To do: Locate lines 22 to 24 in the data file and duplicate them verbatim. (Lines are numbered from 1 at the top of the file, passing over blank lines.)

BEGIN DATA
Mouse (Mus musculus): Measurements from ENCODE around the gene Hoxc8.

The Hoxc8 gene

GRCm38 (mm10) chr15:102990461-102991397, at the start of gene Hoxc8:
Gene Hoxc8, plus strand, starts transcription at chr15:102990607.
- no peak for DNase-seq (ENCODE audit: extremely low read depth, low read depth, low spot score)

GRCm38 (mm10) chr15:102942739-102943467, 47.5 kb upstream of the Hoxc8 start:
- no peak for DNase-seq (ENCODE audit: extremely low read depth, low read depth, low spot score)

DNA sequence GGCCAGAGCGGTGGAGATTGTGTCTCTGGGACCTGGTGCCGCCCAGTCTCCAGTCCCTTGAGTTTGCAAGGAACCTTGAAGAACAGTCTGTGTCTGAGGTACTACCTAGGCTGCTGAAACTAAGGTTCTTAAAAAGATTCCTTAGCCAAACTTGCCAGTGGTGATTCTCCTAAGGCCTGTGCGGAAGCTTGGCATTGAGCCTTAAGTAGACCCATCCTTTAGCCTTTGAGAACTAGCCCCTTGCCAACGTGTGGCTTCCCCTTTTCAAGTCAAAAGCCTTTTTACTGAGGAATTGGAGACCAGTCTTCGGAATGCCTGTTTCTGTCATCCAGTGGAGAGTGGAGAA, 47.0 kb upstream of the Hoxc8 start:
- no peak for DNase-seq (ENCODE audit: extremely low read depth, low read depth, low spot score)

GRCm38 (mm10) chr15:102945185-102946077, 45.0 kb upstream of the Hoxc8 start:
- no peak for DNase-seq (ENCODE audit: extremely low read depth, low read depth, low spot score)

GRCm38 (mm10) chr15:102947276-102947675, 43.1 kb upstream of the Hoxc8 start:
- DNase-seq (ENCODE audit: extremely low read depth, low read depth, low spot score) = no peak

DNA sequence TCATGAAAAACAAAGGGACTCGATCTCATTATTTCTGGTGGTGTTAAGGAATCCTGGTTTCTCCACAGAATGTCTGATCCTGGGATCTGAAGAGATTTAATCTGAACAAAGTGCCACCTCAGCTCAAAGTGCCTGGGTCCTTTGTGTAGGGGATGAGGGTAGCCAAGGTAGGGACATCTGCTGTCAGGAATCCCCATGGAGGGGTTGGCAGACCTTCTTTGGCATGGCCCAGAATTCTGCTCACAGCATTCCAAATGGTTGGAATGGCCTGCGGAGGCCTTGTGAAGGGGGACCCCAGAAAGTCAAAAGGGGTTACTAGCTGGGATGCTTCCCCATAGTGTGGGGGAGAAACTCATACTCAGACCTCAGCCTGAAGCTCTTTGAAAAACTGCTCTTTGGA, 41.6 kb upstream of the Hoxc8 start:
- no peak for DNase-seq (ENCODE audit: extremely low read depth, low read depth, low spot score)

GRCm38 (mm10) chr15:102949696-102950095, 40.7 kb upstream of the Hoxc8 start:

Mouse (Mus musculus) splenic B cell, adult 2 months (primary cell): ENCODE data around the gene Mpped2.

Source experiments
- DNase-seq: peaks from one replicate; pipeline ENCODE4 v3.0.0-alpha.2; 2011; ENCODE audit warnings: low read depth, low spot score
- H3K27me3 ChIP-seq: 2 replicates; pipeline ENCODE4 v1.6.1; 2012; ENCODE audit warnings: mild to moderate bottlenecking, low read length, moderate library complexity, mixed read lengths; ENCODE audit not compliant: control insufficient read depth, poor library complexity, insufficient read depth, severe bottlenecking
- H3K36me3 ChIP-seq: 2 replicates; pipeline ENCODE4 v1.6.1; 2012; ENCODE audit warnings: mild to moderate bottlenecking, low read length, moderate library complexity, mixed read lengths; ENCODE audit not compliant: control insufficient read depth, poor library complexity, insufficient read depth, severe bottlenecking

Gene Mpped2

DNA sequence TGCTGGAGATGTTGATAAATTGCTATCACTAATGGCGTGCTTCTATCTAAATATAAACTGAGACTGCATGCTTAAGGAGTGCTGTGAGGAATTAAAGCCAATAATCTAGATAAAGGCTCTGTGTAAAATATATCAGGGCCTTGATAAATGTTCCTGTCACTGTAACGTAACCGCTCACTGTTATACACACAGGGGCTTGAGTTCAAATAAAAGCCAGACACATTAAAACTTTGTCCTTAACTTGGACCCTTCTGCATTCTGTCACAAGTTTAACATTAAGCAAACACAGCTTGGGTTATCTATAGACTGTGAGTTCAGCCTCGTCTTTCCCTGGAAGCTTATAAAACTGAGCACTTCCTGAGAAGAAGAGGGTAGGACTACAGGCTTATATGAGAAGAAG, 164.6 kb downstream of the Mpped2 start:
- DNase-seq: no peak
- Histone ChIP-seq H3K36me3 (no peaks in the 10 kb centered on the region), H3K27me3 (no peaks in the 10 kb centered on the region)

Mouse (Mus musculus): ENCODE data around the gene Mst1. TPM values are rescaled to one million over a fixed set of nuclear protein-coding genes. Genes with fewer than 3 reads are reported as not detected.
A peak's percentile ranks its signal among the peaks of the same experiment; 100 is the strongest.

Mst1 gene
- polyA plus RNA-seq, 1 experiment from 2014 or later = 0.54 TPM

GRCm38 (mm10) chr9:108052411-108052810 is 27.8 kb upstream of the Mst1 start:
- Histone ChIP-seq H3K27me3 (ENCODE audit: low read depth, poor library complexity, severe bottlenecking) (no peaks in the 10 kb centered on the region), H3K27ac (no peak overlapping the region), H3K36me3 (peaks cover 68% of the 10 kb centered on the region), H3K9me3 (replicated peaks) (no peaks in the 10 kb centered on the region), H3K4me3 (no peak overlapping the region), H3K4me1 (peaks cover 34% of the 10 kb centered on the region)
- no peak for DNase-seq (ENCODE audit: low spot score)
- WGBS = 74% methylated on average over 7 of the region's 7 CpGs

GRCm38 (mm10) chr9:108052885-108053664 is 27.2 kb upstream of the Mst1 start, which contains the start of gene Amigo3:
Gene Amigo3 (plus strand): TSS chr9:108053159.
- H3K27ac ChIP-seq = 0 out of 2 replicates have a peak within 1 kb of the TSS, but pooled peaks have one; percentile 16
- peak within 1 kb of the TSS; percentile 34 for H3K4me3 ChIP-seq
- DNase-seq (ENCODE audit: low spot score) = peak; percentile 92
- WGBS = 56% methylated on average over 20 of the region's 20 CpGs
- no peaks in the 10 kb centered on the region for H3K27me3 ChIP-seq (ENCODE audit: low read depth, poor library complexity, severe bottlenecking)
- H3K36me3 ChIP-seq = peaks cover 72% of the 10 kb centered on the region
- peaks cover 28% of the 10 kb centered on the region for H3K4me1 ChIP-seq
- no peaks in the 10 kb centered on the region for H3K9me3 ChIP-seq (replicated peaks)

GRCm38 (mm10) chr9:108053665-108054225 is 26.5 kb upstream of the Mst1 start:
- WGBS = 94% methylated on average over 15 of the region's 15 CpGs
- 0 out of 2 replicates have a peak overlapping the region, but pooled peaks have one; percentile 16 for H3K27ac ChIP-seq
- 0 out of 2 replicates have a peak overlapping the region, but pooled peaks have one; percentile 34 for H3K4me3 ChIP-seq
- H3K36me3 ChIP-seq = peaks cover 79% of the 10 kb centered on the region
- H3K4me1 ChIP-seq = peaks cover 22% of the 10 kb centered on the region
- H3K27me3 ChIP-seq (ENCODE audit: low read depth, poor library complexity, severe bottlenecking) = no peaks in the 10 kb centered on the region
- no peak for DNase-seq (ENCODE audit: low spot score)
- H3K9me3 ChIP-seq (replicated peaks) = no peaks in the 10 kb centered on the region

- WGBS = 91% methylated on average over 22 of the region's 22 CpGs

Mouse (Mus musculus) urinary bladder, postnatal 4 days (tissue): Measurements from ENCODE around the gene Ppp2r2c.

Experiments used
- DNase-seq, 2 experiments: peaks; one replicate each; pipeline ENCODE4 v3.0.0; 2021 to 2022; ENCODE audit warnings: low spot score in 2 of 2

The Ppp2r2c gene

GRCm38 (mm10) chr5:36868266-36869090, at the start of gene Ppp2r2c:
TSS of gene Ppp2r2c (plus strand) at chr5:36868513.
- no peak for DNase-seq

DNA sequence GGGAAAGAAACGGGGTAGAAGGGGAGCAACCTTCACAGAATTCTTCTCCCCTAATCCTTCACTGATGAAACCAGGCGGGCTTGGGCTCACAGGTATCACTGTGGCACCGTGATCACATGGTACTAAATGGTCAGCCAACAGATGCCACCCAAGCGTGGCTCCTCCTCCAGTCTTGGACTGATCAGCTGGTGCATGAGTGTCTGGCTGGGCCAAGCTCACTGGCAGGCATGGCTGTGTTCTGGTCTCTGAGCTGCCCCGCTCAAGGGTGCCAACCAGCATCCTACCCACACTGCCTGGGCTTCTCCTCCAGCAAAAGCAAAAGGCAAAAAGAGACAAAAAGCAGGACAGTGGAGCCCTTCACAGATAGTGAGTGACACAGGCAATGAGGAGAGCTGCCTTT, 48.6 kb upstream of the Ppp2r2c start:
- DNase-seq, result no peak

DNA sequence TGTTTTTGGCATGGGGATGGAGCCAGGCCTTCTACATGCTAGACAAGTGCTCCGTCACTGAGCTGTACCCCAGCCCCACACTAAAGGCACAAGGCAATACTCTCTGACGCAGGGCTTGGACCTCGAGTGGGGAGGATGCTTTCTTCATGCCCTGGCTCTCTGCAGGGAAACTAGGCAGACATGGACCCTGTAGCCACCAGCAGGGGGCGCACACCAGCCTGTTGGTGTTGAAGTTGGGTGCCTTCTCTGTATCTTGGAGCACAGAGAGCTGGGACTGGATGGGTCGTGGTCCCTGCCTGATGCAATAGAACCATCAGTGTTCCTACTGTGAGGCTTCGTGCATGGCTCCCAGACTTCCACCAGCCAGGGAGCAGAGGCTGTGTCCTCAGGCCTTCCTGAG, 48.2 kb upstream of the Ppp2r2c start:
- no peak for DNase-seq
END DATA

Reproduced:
Gene Mpped2

DNA sequence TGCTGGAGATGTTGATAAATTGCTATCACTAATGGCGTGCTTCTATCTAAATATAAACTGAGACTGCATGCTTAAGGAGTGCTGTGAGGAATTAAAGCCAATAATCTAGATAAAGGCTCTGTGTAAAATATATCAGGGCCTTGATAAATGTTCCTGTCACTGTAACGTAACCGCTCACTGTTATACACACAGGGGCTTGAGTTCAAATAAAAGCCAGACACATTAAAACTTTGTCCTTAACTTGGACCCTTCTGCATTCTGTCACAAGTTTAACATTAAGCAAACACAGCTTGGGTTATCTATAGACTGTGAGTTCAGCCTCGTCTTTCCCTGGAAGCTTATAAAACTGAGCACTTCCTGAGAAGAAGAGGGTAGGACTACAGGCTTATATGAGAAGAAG, 164.6 kb downstream of the Mpped2 start:
- DNase-seq: no peak